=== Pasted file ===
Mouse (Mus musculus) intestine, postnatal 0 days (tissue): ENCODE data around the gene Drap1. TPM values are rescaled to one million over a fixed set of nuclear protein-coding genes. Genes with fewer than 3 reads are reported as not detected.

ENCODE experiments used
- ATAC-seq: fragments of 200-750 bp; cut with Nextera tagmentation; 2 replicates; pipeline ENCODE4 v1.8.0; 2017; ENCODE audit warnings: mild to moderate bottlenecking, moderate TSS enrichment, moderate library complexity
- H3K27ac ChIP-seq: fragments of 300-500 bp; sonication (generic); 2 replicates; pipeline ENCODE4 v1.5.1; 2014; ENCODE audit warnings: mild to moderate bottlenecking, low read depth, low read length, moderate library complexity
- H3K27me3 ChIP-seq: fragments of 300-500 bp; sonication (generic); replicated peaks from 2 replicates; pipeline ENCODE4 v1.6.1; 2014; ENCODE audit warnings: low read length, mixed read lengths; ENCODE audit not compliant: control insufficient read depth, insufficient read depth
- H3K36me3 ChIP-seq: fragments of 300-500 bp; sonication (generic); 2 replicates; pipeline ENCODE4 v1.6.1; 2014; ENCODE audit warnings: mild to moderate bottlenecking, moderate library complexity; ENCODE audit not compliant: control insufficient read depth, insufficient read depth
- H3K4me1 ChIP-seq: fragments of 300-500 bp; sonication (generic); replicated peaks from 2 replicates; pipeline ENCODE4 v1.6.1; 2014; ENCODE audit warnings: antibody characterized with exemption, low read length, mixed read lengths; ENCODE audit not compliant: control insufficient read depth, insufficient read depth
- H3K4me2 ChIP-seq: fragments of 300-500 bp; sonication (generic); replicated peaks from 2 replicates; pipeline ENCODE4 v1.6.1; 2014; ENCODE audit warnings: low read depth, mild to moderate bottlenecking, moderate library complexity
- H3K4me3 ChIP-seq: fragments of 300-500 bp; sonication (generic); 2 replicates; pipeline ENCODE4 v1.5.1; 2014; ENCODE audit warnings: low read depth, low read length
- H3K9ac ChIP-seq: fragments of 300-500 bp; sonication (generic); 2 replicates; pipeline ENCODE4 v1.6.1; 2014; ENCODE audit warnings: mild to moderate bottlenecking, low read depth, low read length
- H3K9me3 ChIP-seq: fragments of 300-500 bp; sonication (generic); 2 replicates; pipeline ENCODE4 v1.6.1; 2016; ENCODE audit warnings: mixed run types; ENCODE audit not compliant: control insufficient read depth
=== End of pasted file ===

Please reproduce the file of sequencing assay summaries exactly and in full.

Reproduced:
Mouse (Mus musculus) intestine, postnatal 0 days (tissue): ENCODE data around the gene Drap1. TPM values are rescaled to one million over a fixed set of nuclear protein-coding genes. Genes with fewer than 3 reads are reported as not detected.

ENCODE experiments used
- ATAC-seq: fragments of 200-750 bp; cut with Nextera tagmentation; 2 replicates; pipeline ENCODE4 v1.8.0; 2017; ENCODE audit warnings: mild to moderate bottlenecking, moderate TSS enrichment, moderate library complexity
- H3K27ac ChIP-seq: fragments of 300-500 bp; sonication (generic); 2 replicates; pipeline ENCODE4 v1.5.1; 2014; ENCODE audit warnings: mild to moderate bottlenecking, low read depth, low read length, moderate library complexity
- H3K27me3 ChIP-seq: fragments of 300-500 bp; sonication (generic); replicated peaks from 2 replicates; pipeline ENCODE4 v1.6.1; 2014; ENCODE audit warnings: low read length, mixed read lengths; ENCODE audit not compliant: control insufficient read depth, insufficient read depth
- H3K36me3 ChIP-seq: fragments of 300-500 bp; sonication (generic); 2 replicates; pipeline ENCODE4 v1.6.1; 2014; ENCODE audit warnings: mild to moderate bottlenecking, moderate library complexity; ENCODE audit not compliant: control insufficient read depth, insufficient read depth
- H3K4me1 ChIP-seq: fragments of 300-500 bp; sonication (generic); replicated peaks from 2 replicates; pipeline ENCODE4 v1.6.1; 2014; ENCODE audit warnings: antibody characterized with exemption, low read length, mixed read lengths; ENCODE audit not compliant: control insufficient read depth, insufficient read depth
- H3K4me2 ChIP-seq: fragments of 300-500 bp; sonication (generic); replicated peaks from 2 replicates; pipeline ENCODE4 v1.6.1; 2014; ENCODE audit warnings: low read depth, mild to moderate bottlenecking, moderate library complexity
- H3K4me3 ChIP-seq: fragments of 300-500 bp; sonication (generic); 2 replicates; pipeline ENCODE4 v1.5.1; 2014; ENCODE audit warnings: low read depth, low read length
- H3K9ac ChIP-seq: fragments of 300-500 bp; sonication (generic); 2 replicates; pipeline ENCODE4 v1.6.1; 2014; ENCODE audit warnings: mild to moderate bottlenecking, low read depth, low read length
- H3K9me3 ChIP-seq: fragments of 300-500 bp; sonication (generic); 2 replicates; pipeline ENCODE4 v1.6.1; 2016; ENCODE audit warnings: mixed run types; ENCODE audit not compliant: control insufficient read depth